The Gurari Collection brought maps and architectural etchings to the show. He had a set of six prints dated 1739 that showed isometric views of Paris. Altogether they measured 8 ½ by 11 feet. Dealer Russ Gurari also handles some contemporary art. A particular favorite is Wendy Artin, who does outstanding watercolor sketches in sienna tones of the human figure.
Copley South Antiques, Cape Neddick, Me., brought an English Nineteenth Century oak table that measured 69 by 79 inches. Its nearly round shape was intriguing – allowing for some democracy but not relinquishing the authority of the head of the table.
Dawn Hill Antiques of New Preston, Conn., had a very appealing display. She had a large Welsh dresser, laden with blue and white and pink and white plates and platters. One of the platters, a large mostly pink and white Spode, sold at Caramoor. Dealer Paulette Peden also had a charming hanging Irish cupboard. This was the third show they had done since the events of September 11, and for the first time, they noticed that not every conversation began with an acknowledgement of our angst and shock in the aftermath of the attacks. “The show was very good,” said Peden. “All of the dealers had beautiful displays and the crowd was very knowledgeable and willing to buy,” she continued.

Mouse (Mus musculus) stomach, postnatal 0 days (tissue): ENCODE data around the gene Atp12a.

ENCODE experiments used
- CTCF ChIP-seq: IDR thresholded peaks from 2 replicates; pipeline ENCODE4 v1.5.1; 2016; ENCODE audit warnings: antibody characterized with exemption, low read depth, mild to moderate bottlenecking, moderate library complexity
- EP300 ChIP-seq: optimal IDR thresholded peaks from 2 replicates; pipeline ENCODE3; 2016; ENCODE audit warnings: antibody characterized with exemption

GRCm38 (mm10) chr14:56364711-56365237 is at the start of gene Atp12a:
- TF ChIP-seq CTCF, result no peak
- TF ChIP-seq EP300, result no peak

Linda & Howard Stein of Solebury Penn., sold a substantial bird bath. They specialize in garden accessories and outdoor decoration and furnishings. It seemed logical to find a good selection of outdoor things at an antique show situated on the beautiful Caramoor grounds, even in autumn. After all, Caramoor has its own devoted garden club.
The Elemental Garden, Woodbury, Conn., brought just a few garden rdf_Descriptions, their specialty, opting rather to bring mostly interesting interior pieces. Using large old clock faces for glass covered table surfaces is one of their trademarks. Tracey Young, owner of The Elemental Garden, said buyers are tending to use great outdoor pieces inside – as focal points in bathrooms, sunrooms etc.
There were many knock-out booths at Caramoor. One of them was Ile de France of Marbledale, Conn. They specialize in kitchen and wine-related antiques. They had an unusually long late Nineteenth Century enfilade with six doors and three long drawers. It was a simple country piece with loads of potential for a large kitchen. Dealer Xavier Bachelier had a good solid show.
David Brooker, an art dealer from Woodbury Conn., sold mainly sporting art. His display featured dozens of oil paintings. He sold four horse paintings, one dog painting and a couple of other pieces. It was a very good show for him. “Sunday was our busiest day. We had returning clients, met some new clients and had a very successful show.”
That success may not have been matched by everyone, and yet the dealers at Caramoor (both new and returning) had nary a complaint. With such an interesting venue, antiques in abundance, Caramoor is a magnet for serious shoppers.